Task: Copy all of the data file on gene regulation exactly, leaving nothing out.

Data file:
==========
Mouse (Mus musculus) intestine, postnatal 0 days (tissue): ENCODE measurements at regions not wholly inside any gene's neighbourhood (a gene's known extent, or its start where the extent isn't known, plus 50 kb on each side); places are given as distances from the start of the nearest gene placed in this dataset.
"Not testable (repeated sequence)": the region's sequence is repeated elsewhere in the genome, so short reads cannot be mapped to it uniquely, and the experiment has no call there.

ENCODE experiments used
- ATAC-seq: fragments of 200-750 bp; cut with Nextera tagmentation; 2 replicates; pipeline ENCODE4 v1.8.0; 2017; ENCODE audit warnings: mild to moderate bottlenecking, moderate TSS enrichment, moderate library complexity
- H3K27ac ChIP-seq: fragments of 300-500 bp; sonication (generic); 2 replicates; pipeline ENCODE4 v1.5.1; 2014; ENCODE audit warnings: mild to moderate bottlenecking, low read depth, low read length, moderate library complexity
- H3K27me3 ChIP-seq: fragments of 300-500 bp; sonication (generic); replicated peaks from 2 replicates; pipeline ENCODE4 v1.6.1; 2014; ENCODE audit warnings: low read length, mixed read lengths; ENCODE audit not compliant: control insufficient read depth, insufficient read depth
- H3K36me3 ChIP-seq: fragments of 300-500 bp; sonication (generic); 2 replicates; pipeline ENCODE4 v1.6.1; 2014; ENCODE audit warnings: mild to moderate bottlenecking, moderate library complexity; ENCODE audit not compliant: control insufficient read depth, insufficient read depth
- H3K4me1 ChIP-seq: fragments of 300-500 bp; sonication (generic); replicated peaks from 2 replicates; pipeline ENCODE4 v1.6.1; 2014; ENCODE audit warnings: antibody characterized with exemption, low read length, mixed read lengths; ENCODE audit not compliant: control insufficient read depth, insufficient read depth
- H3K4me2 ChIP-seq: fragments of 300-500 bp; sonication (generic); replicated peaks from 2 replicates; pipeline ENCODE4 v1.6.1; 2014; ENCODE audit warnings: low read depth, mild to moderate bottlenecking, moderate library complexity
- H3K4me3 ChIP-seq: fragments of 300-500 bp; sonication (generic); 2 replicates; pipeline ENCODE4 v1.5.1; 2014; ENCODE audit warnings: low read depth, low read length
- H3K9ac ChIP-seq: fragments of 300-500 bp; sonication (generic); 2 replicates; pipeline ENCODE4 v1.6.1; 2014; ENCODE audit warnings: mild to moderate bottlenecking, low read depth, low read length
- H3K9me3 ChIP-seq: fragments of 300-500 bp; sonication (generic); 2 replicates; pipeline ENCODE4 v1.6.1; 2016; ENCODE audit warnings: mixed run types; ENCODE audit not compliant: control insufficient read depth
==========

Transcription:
Mouse (Mus musculus) intestine, postnatal 0 days (tissue): ENCODE measurements at regions not wholly inside any gene's neighbourhood (a gene's known extent, or its start where the extent isn't known, plus 50 kb on each side); places are given as distances from the start of the nearest gene placed in this dataset.
"Not testable (repeated sequence)": the region's sequence is repeated elsewhere in the genome, so short reads cannot be mapped to it uniquely, and the experiment has no call there.

ENCODE experiments used
- ATAC-seq: fragments of 200-750 bp; cut with Nextera tagmentation; 2 replicates; pipeline ENCODE4 v1.8.0; 2017; ENCODE audit warnings: mild to moderate bottlenecking, moderate TSS enrichment, moderate library complexity
- H3K27ac ChIP-seq: fragments of 300-500 bp; sonication (generic); 2 replicates; pipeline ENCODE4 v1.5.1; 2014; ENCODE audit warnings: mild to moderate bottlenecking, low read depth, low read length, moderate library complexity
- H3K27me3 ChIP-seq: fragments of 300-500 bp; sonication (generic); replicated peaks from 2 replicates; pipeline ENCODE4 v1.6.1; 2014; ENCODE audit warnings: low read length, mixed read lengths; ENCODE audit not compliant: control insufficient read depth, insufficient read depth
- H3K36me3 ChIP-seq: fragments of 300-500 bp; sonication (generic); 2 replicates; pipeline ENCODE4 v1.6.1; 2014; ENCODE audit warnings: mild to moderate bottlenecking, moderate library complexity; ENCODE audit not compliant: control insufficient read depth, insufficient read depth
- H3K4me1 ChIP-seq: fragments of 300-500 bp; sonication (generic); replicated peaks from 2 replicates; pipeline ENCODE4 v1.6.1; 2014; ENCODE audit warnings: antibody characterized with exemption, low read length, mixed read lengths; ENCODE audit not compliant: control insufficient read depth, insufficient read depth
- H3K4me2 ChIP-seq: fragments of 300-500 bp; sonication (generic); replicated peaks from 2 replicates; pipeline ENCODE4 v1.6.1; 2014; ENCODE audit warnings: low read depth, mild to moderate bottlenecking, moderate library complexity
- H3K4me3 ChIP-seq: fragments of 300-500 bp; sonication (generic); 2 replicates; pipeline ENCODE4 v1.5.1; 2014; ENCODE audit warnings: low read depth, low read length
- H3K9ac ChIP-seq: fragments of 300-500 bp; sonication (generic); 2 replicates; pipeline ENCODE4 v1.6.1; 2014; ENCODE audit warnings: mild to moderate bottlenecking, low read depth, low read length
- H3K9me3 ChIP-seq: fragments of 300-500 bp; sonication (generic); 2 replicates; pipeline ENCODE4 v1.6.1; 2016; ENCODE audit warnings: mixed run types; ENCODE audit not compliant: control insufficient read depth